|Wills, James - UNIVERSITY OF TENNESSEE|
|Raman, D. Raj - UNIVERSITY OF TENNESSEE|
|Honea, Gary - UNIVERSITY OF TENNESSEE|
|Buschermohle, Michael - UNIVERSITY OF TENNESSEE|
|Straw, Richard - UNIVERSITY OF TENNESSEE|
Submitted to: Applied Engineering in Agriculture
Publication Type: Peer Reviewed Journal
Publication Acceptance Date: March 2, 2005
Publication Date: September 15, 2005
Citation: Ray, S.J., Wills, J.B., Raman, D., Honea, G.S., Buschermohle, M.J., Straw, R.A. 2005. A one year study of a supplemental air distribution system for greenhouses. Applied Engineering in Agriculture. Vol. 21(5): 928-936. Interpretive Summary: Greenhouse tomato production has gained considerable popularity in the past decade due to high-quality fruit and off-season premium prices. However, environmental barriers exist that prevent many producers from obtaining their full yield potential--temperature and humidity gradients within the greenhouse are among the most prevalent barriers. A common method for moving air within a greenhouse is with fans located above the plant canopy that circulate internal air around the greenhouse in a racetrack pattern. As the tomato plants approach maturity, however, airflow within the canopy is inhibited, which induces temperature and humidity gradients. In order to resolve this problem, a system was that forced warmer air from above the canopy through perforated plastic sleeves called poly-tubes, to the lower levels of the greenhouse was compared to a conventional greenhouse during a single one-year trial composed of a spring season and a fall season. During the spring season, temperature and relative humidity gradients were significantly reduced in the experimental greenhouse, primarily during periods when supplemental heat was required. The experimental greenhouse also experienced a 9% reduction in fuel consumption and a 14% increase in yield over the control greenhouse. The net economic benefit of experimental greenhouse for the spring season was slightly less than $1000. However, there were no appreciable environmental differences between the greenhouses during the fall season, and the yields were essentially the same. Because of capital and operating costs, the treatment greenhouse experienced a net economic loss of slightly over $300 in the fall. The difference between fall and spring results is explained by the different relationship between plant size and climate during those seasons; the combination of small plants and cold weather in the spring can potentially benefit the most from this type of air circulation system. Tomato producers can increase their net income by $1000 annually per greenhouse by supplementing the conventional air distribution system with the poly-tube system during the spring season. Further testing under a wider range of conditions is required.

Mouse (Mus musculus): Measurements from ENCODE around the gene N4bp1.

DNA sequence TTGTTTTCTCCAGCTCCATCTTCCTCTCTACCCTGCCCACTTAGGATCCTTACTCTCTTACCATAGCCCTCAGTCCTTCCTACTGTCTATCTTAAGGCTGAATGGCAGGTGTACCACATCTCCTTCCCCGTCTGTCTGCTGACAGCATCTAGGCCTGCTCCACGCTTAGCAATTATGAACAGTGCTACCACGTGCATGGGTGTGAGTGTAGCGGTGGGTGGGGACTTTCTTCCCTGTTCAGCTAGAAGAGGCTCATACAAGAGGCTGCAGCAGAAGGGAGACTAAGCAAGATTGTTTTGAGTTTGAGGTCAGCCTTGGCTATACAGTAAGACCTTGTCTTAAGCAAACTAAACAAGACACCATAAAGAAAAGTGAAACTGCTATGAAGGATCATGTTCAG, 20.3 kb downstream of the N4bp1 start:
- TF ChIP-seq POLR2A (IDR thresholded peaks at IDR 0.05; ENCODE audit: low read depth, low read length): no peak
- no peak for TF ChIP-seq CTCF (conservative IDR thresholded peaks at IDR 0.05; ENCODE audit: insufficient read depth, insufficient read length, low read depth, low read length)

Technical Abstract: The effect of a supplemental air distribution system was evaluated in a greenhouse producing tomatoes (Lycopersicon esculentum Mill cv. Trust). The system used centrifugal fans to force warmer air from above the canopy through a perforated duct extending longitudinally through each double-canopy row, with the goal of improving yield and decreasing energy use. The experiment employed two commercial-size greenhouses, one as the treatment greenhouse with the air distribution system and one as the control using conventional air handling; the experiment duration was two growing seasons (spring crop and fall crop). Temperature and relative humidity were monitored at multiple locations throughout both greenhouses, and fuel consumption and electricity usage were tracked. The system significantly reduced vertical temperature and relative humidity gradients while the heater was on during the spring. The heater thus ran less, resulting in a 9% reduction in fuel consumption. The treatment greenhouse also exhibited 14% greater yield than the control house, presumably the treatment house did not suffer the excessively high humidity observed in the control house, because of the air circulation system. The net benefit from the treatment greenhouse was estimated as slightly less than $1000 for the spring season, and the benefit/cost ratio of the system was four to one. However, the benefits observed during the spring did not repeat for the fall season. There were no appreciable environmental differences between the greenhouses, and the yields were essentially the same. Because of capital and operating costs, the treatment greenhouse experienced a net economic loss of slightly over $300 in the fall. The difference between fall and spring results is explained by the different relationship between plant size and climate during those seasons; the combination of small plants and cold weather in the spring can benefit the most from this type of air circulation system. The results from a single spring/fall trial suggest that the system could be valuable to producers, but only in the spring.